Friday, November 2, 2007

Enthusiasm and momentum.

"Enthusiasts believe that the best way to predict the future is to create it." --Stephen Covey

I apologize for the lack of posts. MYO, and now Scrollworks, is never out of my thoughts, but I have been consumed by major life adjustments: learning, growing, and changing. The trigger was the book "Life on Purpose" by W. Bradford Smith, which I thought was going to be pop-psych fluff. Assumptions can be dangerous!

For those who need it, "Why Does He Do That?" could literally be a life saver. This is helpful, too.

I am tremendously grateful to you all, but especially to those who have extended open ears, open arms and open doors. Thank you. And Nick, you're the greatest.

"It’s time for us to shift from despair to dreams."--Peter Gorrie paraphrasing Chris Turner here.

Look out, Scrollworks, here I come. We've got momentum. And we are unstoppable.
"When you can give yourself to work that brings together a need, your talent, and your passion, power will be unlocked." --Stephen Covey

Anyone who's paid attention from the beginning of this blog will know my reaction to the war on whistle-blowers. My heart goes out to anyone in any job who decides to go that route without knowing the facts:
Whistle-blowers lose their cases, the investigation shows, nearly 97 percent of the time. Most limp away from the experience with their careers, reputations and finances in tatters.
And, of course, SBYO grabs attention again:

"The way the Venezuelans play music is exactly how I always thought it should be played," says Joshua Weilerstein, a violinist at the New England Conservatory who was invited to join the Simón Bolívar Youth Orchestra's current tour after two previous trips to Venezuela. "I think American musicians are incredibly enthusiastic, but there isn't a desperation about the way we play. [The Venezuelans] play as if their lives depend on every note. There's complete passion."

There is also a sense of collectivism and common purpose that might be sacrificed in an emphasis on individual training. "In Venezuela, the most important thing is the orchestra," Mr. Dudamel told The Independent in September. "You create a community, a shared objective."

There's just too many kids slipping through the cracks, not just with health insurance, and food, but with food for the soul, something they desire in equal measure.

And still more:
In selecting Dudamel, the L.A. Philharmonic is also allying itself with a uniquely successful education initiative, of which its new music director is the most illustrious product; this week the philharmonic will announce plans to inaugurate a program, “Youth Orchestra L.A.,” that is directly modeled on a Venezuelan prototype. Youth Orchestra L.A. will begin with youngsters between the ages of 8 and 12 in a disadvantaged district in central Los Angeles, but its ultimate goal is much grander: to provide a musical instrument and a place in a youth orchestra for every young person in Los Angeles County who wants one. Borda says that she was inspired by her visit late last year to Caracas. In vivid contrast to the situation in the United States, where arts-education programs have been snipped from school curricula as unaffordable frippery, the Venezuelan system provides a place in an orchestra for children, no matter how poor or troubled their backgrounds, throughout the country. And the results have been astonishing. I asked Borda if she was surprised by anything she had seen during her Venezuelan visit. “I didn’t imagine I would be in tears as much as I was,” she told me...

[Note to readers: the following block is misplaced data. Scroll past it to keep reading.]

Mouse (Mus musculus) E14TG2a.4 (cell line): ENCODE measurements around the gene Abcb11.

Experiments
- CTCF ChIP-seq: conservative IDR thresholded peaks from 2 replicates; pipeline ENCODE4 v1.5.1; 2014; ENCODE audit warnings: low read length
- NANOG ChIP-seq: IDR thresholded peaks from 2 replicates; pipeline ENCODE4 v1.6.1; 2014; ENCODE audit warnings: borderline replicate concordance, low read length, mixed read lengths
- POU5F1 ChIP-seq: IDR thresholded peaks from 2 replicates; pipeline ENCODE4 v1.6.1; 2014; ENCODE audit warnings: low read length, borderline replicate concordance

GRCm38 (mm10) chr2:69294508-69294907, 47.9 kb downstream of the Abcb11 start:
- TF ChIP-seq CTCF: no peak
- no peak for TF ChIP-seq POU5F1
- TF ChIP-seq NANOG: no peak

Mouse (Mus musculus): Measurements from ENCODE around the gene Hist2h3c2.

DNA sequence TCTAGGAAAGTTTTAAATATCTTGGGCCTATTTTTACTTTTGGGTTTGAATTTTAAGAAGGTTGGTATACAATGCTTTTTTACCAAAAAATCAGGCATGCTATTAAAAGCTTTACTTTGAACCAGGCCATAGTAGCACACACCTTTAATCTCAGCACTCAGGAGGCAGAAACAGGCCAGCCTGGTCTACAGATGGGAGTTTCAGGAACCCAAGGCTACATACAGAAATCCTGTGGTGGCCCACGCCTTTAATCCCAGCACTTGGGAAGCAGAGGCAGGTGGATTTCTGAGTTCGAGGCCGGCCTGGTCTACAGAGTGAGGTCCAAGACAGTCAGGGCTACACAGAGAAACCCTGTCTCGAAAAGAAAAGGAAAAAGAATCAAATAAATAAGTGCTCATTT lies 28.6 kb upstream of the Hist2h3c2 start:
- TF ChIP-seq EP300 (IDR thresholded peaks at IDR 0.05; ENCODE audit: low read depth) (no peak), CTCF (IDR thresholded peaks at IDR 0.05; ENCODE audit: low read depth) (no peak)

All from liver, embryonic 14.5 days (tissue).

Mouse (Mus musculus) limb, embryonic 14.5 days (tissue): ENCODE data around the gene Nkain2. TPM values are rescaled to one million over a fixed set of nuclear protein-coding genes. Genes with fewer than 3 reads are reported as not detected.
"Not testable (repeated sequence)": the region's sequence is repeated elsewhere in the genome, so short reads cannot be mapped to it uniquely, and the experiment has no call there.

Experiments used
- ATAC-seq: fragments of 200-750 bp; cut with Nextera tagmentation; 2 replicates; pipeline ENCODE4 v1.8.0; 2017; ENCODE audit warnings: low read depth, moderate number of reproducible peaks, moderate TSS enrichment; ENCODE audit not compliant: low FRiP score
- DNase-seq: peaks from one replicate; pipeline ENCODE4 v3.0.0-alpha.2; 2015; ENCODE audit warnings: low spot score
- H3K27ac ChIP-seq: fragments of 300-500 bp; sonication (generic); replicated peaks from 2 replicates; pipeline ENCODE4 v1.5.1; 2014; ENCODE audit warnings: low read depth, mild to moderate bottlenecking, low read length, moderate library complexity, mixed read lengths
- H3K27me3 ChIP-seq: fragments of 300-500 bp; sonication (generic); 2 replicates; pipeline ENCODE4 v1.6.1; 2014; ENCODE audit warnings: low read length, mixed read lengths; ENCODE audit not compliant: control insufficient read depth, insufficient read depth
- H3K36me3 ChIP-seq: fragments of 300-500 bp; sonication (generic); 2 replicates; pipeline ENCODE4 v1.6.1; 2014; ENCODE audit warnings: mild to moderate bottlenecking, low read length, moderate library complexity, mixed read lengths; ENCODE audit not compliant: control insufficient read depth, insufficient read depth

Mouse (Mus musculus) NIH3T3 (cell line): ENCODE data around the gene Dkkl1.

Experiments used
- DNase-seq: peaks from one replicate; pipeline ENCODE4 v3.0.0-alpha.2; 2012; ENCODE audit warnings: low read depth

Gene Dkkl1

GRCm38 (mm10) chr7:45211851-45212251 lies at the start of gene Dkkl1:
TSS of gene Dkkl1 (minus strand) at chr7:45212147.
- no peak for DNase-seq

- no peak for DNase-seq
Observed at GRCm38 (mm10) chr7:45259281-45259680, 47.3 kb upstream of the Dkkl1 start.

...Unencumbered by family obligations or material possessions, he has dedicated himself to a utopian dream in which an orchestra represents the ideal society, and the sooner a child is nurtured in that environment, the better for all. Sometimes Abreu emphasizes the spiritual enrichment that music brings to the individual; at other times, he points to evidence that students who go through the sistema become more productive and responsible members of society.
The most remarkable feature of the Venezuelan music-education system is its instant immersion: the children begin playing in ensembles from the moment they pick up their instruments. Their instructors say the students are learning to behave as much as they are discovering how to make music. “In an orchestra, everybody respects meritocracy, everybody respects tempo, everybody knows he has to support everyone else, whether he is a soloist or not,” explains Igor Lanz, the executive director of the private foundation that administers the government-financed sistema. “They learn that the most important thing is to work together in one common aim.” Across Venezuela the sistema has established 246 centers, known as nucleos, which admit children between 2 and 18, assign them instruments and organize them into groups with instructors. Typically practicing for two or three hours every day, the children are performing recognizable music virtually from the outset...

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